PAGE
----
The first live streaming of the P/M Donald Macleod MBE Memorial Competition has been hailed a great success, with around 1,800 viewers tuning into the piping event from around the world.

Viewers of the competition, held in Stornoway on Friday, April 5 and sponsored by Point and Sandwick Trust, came from as far afield as Australia, New Zealand, Canada, Singapore, the Netherlands, Germany and Spain.

The Lewis and Harris Piping Society, who run the competition, believe the live audience in the Caladh Hotel was also bigger this year, particularly for the ‘light music’ in the afternoon, when the Garry Room had to be opened out at the back, to allow for extra seating.

In another first, a series of workshops were also held yesterday morning (Saturday) as part of the competition weekend, with players from the Lewis and Harris Youth Pipe Band and the Lewis Pipe Band receiving tuition from three of the Donald Macleod competition stars – Stuart Liddell, Callum Beaumont and Roddy Macleod MBE.

The P/M Donald Macleod MBE Memorial Competition is an invitational competition, with eight pipers invited to take part based on their form at major competitions through the year, and it celebrates the musical legacy of Donald Macleod – a famous piper, composer, tutor and Pipe Major of the Seaforth Highlanders – who came from Stornoway.

Competitors play mostly Donald Macleod compositions and holding the event in Stornoway is a crucial part of the competition’s heritage. Community wind farm charity Point and Sandwick Trust have committed £25,000 to the competition over five years to ensure it can continue to be held in Stornoway as there had been fears it would have to be moved to the mainland to cut costs.

The pipers taking part this year were Willie McCallum, Roddy Macleod MBE, Callum Beaumont, Stuart Liddell, Glenn Brown, Finlay Johnston, Iain Speirs and Dr Peter McCalister – with Finlay Johnston winning the competition overall and Stuart Liddell coming second overall.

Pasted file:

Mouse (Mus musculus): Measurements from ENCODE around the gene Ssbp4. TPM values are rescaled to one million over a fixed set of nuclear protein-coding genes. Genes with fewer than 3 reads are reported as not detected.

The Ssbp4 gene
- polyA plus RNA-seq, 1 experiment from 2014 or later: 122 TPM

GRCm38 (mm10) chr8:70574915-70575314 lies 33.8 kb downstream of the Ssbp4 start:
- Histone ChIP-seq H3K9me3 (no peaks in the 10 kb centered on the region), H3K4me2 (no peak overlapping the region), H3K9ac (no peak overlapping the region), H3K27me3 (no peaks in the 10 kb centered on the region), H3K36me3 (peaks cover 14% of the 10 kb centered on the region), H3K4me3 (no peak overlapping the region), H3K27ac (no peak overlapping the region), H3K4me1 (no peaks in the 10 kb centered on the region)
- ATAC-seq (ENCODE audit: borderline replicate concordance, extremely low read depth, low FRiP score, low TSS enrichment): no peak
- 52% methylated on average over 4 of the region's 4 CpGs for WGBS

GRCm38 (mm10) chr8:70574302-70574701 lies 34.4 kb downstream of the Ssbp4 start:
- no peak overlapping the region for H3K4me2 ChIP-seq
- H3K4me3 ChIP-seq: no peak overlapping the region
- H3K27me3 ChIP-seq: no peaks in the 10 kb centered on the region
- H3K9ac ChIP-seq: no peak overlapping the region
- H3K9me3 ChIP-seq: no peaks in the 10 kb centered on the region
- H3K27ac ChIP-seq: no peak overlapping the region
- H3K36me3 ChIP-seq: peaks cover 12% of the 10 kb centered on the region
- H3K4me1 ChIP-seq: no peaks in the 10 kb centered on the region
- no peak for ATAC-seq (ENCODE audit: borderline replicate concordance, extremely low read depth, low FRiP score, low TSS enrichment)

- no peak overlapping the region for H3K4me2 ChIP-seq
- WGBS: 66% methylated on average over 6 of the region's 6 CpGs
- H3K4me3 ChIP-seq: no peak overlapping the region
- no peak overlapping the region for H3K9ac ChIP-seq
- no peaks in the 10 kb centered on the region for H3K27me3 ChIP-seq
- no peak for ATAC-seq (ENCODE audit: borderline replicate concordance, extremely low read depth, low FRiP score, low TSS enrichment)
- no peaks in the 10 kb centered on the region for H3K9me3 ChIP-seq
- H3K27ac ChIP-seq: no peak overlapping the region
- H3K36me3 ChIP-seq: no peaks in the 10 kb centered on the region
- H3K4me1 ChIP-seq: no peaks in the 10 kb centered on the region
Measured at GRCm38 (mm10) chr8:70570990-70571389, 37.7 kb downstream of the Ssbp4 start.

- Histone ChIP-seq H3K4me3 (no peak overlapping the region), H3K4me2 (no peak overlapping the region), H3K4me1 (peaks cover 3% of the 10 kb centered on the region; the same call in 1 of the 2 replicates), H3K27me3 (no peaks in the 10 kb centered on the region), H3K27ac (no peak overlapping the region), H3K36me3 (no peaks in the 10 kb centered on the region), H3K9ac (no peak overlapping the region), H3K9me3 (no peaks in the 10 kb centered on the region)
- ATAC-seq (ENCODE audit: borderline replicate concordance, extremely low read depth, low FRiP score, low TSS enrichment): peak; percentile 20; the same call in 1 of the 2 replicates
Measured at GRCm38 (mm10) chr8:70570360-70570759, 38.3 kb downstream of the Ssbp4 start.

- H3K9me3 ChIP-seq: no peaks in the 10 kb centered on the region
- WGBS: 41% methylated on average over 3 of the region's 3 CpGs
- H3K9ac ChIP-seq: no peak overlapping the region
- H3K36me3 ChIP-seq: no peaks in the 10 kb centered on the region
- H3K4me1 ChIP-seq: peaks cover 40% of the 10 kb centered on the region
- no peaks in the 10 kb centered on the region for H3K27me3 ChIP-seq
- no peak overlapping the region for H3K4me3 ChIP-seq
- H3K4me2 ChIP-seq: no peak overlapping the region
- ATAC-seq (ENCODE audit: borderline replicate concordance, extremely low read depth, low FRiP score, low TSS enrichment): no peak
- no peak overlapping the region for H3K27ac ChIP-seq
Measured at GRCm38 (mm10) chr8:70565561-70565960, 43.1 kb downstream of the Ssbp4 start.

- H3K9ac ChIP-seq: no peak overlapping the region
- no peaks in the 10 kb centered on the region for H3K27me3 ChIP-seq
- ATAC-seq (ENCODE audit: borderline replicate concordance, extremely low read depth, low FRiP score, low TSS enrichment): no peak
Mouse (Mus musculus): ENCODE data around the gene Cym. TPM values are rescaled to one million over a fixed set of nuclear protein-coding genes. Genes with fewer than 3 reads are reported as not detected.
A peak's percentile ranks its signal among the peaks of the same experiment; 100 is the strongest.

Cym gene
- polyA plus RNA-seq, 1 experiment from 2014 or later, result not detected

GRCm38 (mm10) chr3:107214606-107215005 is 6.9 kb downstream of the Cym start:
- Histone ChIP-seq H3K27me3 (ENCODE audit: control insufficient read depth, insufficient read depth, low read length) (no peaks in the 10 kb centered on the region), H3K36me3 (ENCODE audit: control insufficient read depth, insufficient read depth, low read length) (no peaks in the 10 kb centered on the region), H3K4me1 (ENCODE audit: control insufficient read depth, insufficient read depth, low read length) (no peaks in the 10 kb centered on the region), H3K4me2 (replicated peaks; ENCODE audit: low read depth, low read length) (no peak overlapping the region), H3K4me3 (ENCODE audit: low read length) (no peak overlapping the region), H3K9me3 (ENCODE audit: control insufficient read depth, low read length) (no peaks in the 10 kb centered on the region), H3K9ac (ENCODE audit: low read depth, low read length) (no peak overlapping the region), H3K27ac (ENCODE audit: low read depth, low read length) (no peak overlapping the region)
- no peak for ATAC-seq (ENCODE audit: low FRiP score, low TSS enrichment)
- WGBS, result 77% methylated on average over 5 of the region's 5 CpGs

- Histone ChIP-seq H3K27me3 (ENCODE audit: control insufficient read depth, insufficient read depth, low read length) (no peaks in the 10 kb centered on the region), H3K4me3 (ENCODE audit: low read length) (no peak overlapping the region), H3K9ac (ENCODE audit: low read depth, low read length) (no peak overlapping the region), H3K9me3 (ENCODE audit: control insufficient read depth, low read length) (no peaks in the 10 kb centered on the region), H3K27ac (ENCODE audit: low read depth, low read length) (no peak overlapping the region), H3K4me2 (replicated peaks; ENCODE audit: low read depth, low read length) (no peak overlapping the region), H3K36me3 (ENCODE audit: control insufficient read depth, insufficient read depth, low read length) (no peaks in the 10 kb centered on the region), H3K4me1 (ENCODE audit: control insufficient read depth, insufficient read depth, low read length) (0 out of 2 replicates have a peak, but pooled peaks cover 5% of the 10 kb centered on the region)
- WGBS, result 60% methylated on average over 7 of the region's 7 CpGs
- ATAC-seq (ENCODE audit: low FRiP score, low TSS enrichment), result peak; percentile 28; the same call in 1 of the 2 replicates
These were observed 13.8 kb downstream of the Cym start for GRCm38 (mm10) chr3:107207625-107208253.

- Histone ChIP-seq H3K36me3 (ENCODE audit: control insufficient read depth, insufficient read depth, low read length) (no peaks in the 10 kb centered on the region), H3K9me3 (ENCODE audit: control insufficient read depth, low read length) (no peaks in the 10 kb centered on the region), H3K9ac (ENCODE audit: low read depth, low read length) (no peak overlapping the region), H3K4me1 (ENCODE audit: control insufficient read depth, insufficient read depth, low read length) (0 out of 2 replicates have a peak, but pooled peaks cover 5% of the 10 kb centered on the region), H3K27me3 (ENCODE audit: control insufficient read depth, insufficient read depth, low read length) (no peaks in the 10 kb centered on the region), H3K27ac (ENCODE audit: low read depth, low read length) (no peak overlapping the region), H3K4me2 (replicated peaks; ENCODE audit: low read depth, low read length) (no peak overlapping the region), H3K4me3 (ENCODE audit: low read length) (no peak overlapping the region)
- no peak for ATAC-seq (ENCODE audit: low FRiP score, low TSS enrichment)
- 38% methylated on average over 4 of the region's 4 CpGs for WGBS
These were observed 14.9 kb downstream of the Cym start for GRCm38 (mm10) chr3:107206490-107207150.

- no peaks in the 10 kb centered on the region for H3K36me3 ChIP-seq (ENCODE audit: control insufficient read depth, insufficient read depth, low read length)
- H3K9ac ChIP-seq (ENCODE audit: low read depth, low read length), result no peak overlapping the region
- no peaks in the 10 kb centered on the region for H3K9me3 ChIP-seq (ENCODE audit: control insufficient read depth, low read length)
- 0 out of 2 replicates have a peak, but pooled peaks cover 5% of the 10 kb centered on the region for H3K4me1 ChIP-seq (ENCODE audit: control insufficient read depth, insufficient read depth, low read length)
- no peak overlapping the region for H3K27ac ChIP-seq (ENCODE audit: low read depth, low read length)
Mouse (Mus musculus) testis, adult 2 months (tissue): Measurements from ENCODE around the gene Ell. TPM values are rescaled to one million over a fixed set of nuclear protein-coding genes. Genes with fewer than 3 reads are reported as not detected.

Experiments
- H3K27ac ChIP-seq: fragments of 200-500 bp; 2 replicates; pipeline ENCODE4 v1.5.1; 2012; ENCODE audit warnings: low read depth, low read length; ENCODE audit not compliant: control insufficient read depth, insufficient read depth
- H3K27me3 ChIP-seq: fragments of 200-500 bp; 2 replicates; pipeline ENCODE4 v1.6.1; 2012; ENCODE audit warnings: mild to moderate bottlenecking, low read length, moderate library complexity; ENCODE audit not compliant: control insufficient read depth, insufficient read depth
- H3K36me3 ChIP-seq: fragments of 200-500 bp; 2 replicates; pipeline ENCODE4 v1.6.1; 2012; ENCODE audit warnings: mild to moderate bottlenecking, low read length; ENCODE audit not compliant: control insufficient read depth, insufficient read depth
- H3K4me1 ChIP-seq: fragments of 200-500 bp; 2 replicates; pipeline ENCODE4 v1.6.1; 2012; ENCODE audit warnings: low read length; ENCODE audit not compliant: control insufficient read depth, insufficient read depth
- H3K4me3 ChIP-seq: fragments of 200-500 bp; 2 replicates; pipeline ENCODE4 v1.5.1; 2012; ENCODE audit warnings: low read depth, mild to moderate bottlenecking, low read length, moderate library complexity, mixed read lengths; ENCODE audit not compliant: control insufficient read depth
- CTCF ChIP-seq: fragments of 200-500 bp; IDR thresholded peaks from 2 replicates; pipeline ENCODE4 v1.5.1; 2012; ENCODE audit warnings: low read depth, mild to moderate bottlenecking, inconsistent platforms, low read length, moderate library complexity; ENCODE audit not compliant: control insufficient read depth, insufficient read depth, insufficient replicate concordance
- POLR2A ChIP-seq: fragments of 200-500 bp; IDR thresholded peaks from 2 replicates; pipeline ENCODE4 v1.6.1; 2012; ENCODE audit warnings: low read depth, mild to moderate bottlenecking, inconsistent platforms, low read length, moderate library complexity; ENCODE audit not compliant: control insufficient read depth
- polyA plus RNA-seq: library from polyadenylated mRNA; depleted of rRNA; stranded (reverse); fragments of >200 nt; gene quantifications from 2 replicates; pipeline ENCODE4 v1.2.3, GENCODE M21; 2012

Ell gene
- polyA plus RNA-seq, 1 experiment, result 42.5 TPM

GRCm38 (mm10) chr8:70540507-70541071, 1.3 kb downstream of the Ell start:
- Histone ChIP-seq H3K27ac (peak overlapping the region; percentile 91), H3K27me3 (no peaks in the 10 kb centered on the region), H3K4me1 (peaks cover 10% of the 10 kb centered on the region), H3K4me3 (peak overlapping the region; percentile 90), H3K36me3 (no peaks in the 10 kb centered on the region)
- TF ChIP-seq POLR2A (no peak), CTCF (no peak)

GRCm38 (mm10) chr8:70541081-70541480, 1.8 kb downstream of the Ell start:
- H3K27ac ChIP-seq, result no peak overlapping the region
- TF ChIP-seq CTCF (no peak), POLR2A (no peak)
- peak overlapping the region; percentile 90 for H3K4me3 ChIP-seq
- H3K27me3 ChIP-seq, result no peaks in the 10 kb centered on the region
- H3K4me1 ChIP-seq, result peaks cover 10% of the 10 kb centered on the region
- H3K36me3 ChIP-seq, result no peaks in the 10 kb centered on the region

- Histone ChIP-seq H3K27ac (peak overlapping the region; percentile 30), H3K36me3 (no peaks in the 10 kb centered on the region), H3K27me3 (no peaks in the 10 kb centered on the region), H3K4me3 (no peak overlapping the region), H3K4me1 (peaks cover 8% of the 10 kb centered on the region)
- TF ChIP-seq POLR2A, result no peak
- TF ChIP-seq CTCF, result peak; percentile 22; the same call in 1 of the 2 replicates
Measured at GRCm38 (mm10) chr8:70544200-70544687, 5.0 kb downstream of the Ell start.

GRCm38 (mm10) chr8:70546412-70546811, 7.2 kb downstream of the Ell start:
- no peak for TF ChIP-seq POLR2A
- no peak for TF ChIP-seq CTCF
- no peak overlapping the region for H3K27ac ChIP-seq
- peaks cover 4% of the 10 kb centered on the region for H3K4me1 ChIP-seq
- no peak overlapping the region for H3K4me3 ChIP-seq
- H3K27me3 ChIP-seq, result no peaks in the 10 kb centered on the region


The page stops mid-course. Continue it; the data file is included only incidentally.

Finlay also won the March, Strathspey and Reel section, while Stuart won the Hornpipe and Jig. The Ceol Mor (piobaireachd) was won by Callum Beaumont.

The prize for second overall winner was presented to Stuart Liddell by Gordon Mackay, a Point and Sandwick Trust board member, while the prize for the overall winner was presented to Finlay Johnston by Fiona Macleod, one of the daughters of Pipe Major Donald Macleod.

Gordon Mackay said he felt “proud of Point and Sandwick Trust for supporting this fabulous event for the next five years” and enabling it to continue being held in Stornoway. He added: “It’s a day of great music and keeping it in Lewis is really important.”

Dr John Smith, chairman of the Lewis and Harris Piping Society and Fear an Tighe of the competition, said afterwards: “The standard of piping was excellent and one of the judges, Dr Angus Macdonald, whispered to me, when they came back after deliberating on the March, Strathspey and Reel section, ‘that was very difficult’.

"And I think they would have had the same difficulty in the morning, because the standard of playing was very high.

“In fact, one of the audience – who is a piping expert – did say to me, ‘that was the highest standard of piping I’ve heard for a long time’.”

Dr Smith added: “I’m very pleased with the way the live stream went. I think it will generate more support for what we consider to be one of the most important competitions in the piping circuit.

“We had a full capacity audience in the afternoon and everybody I’ve spoken to so far said there was a nice buzz about the place.

“The piobaireachd doesn’t attract the same size of audience but we did have quite a sizeable turnout in the morning. We were happy with that.”

He also praised the committee for their organisational skills and thanked Point and Sandwick Trust as the main sponsor.

“Everybody on the committee knew their exact duties and everybody fulfilled their functions very well. We are hugely indebted to Point and Sandwick Trust for their generosity and for ensuring the competition can be run in Stornoway where it should be run – Donald Macleod’s birthplace.”

The live streaming was managed by Comhairle nan Eilean Siar’s Multi-Media Unit, with sound engineering by Keith Morrison of Wee Studio, and worked well after some initial glitches where the connection dropped in the first half hour.

Martin Macleod of the Multi-Media Unit said: “It was a really good day. A really good experience. It went really well and the sound was really good from Keith, which makes it a lot easier.”

Keith Morrison, who runs Wee Studio and plays keyboards with Face The West, said: “It was good. I like a good piobaireachd.”

He hopes to be back next year, as sound engineer for the second year of live streaming the Donald Macleod competition – helping to ensure consistent sound across pipes and human voices and ensuring the pipes are not “too sharp in the ears”.

The live stream was broadcast on and will be retained for future reference and accessible via the Multi-Media Unit’s e-Storas website.

Pictures from the competition by Derek MacKinnon Photography.